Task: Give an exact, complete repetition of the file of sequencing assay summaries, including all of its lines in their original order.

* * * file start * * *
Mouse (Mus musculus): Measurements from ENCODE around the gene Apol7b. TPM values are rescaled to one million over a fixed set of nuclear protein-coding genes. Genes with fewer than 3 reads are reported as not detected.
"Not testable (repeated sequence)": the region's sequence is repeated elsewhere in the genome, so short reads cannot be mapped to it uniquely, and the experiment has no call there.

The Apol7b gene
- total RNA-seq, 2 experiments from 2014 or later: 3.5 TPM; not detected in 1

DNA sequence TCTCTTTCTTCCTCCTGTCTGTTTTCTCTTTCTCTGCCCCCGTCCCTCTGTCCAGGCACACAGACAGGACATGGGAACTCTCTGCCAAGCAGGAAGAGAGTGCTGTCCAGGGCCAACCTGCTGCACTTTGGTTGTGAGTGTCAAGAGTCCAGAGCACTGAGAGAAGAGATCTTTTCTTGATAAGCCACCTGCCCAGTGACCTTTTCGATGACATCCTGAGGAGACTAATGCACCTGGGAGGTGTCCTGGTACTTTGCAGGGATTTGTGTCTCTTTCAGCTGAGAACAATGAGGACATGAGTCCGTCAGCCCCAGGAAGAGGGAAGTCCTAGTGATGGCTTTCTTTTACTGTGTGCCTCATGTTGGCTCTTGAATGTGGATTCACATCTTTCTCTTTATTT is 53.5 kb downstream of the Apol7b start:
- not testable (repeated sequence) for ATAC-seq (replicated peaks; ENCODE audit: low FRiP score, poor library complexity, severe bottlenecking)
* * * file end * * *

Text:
Mouse (Mus musculus): Measurements from ENCODE around the gene Apol7b. TPM values are rescaled to one million over a fixed set of nuclear protein-coding genes. Genes with fewer than 3 reads are reported as not detected.
"Not testable (repeated sequence)": the region's sequence is repeated elsewhere in the genome, so short reads cannot be mapped to it uniquely, and the experiment has no call there.

The Apol7b gene
- total RNA-seq, 2 experiments from 2014 or later: 3.5 TPM; not detected in 1

DNA sequence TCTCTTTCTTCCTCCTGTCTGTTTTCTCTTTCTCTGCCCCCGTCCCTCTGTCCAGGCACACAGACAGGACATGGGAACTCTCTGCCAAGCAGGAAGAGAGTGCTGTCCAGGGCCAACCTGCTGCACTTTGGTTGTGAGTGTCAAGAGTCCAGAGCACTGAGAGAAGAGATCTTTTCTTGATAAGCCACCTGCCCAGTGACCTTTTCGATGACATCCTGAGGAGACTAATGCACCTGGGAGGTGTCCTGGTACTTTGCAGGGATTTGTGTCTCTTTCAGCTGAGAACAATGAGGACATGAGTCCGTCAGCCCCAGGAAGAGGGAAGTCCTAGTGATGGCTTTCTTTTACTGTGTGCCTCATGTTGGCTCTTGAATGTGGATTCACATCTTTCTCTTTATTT is 53.5 kb downstream of the Apol7b start:
- not testable (repeated sequence) for ATAC-seq (replicated peaks; ENCODE audit: low FRiP score, poor library complexity, severe bottlenecking)